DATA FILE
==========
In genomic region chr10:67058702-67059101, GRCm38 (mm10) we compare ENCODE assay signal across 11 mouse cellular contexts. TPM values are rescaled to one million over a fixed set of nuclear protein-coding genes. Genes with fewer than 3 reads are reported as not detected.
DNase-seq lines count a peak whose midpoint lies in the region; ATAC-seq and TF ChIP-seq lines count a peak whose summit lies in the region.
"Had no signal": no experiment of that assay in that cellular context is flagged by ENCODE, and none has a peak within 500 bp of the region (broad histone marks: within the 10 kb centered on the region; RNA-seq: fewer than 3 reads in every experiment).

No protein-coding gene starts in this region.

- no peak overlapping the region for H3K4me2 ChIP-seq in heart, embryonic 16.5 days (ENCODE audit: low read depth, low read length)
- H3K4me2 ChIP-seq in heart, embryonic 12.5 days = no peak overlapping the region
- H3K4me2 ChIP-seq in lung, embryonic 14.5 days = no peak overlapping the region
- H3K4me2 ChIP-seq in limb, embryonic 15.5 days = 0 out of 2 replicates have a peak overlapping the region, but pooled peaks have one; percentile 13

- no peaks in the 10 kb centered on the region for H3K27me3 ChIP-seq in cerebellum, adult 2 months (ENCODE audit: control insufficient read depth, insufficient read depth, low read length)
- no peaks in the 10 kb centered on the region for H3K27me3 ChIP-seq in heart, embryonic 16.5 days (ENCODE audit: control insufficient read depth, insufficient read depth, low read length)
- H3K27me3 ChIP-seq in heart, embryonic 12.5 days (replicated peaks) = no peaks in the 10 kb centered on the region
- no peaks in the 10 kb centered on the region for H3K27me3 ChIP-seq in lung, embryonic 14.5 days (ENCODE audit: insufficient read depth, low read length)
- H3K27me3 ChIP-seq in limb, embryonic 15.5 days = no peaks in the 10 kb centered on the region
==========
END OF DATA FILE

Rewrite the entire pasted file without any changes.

In genomic region chr10:67058702-67059101, GRCm38 (mm10) we compare ENCODE assay signal across 11 mouse cellular contexts. TPM values are rescaled to one million over a fixed set of nuclear protein-coding genes. Genes with fewer than 3 reads are reported as not detected.
DNase-seq lines count a peak whose midpoint lies in the region; ATAC-seq and TF ChIP-seq lines count a peak whose summit lies in the region.
"Had no signal": no experiment of that assay in that cellular context is flagged by ENCODE, and none has a peak within 500 bp of the region (broad histone marks: within the 10 kb centered on the region; RNA-seq: fewer than 3 reads in every experiment).

No protein-coding gene starts in this region.

- no peak overlapping the region for H3K4me2 ChIP-seq in heart, embryonic 16.5 days (ENCODE audit: low read depth, low read length)
- H3K4me2 ChIP-seq in heart, embryonic 12.5 days = no peak overlapping the region
- H3K4me2 ChIP-seq in lung, embryonic 14.5 days = no peak overlapping the region
- H3K4me2 ChIP-seq in limb, embryonic 15.5 days = 0 out of 2 replicates have a peak overlapping the region, but pooled peaks have one; percentile 13

- no peaks in the 10 kb centered on the region for H3K27me3 ChIP-seq in cerebellum, adult 2 months (ENCODE audit: control insufficient read depth, insufficient read depth, low read length)
- no peaks in the 10 kb centered on the region for H3K27me3 ChIP-seq in heart, embryonic 16.5 days (ENCODE audit: control insufficient read depth, insufficient read depth, low read length)
- H3K27me3 ChIP-seq in heart, embryonic 12.5 days (replicated peaks) = no peaks in the 10 kb centered on the region
- no peaks in the 10 kb centered on the region for H3K27me3 ChIP-seq in lung, embryonic 14.5 days (ENCODE audit: insufficient read depth, low read length)
- H3K27me3 ChIP-seq in limb, embryonic 15.5 days = no peaks in the 10 kb centered on the region